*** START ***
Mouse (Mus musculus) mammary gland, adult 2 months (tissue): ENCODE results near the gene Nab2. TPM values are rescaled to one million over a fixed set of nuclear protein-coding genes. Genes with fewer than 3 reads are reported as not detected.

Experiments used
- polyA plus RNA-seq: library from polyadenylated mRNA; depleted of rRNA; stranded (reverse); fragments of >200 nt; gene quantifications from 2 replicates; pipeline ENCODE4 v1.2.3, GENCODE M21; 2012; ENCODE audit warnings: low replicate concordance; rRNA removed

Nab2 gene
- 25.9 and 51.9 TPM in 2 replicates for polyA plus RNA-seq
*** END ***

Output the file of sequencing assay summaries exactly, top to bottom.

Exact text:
Mouse (Mus musculus) mammary gland, adult 2 months (tissue): ENCODE results near the gene Nab2. TPM values are rescaled to one million over a fixed set of nuclear protein-coding genes. Genes with fewer than 3 reads are reported as not detected.

Experiments used
- polyA plus RNA-seq: library from polyadenylated mRNA; depleted of rRNA; stranded (reverse); fragments of >200 nt; gene quantifications from 2 replicates; pipeline ENCODE4 v1.2.3, GENCODE M21; 2012; ENCODE audit warnings: low replicate concordance; rRNA removed

Nab2 gene
- 25.9 and 51.9 TPM in 2 replicates for polyA plus RNA-seq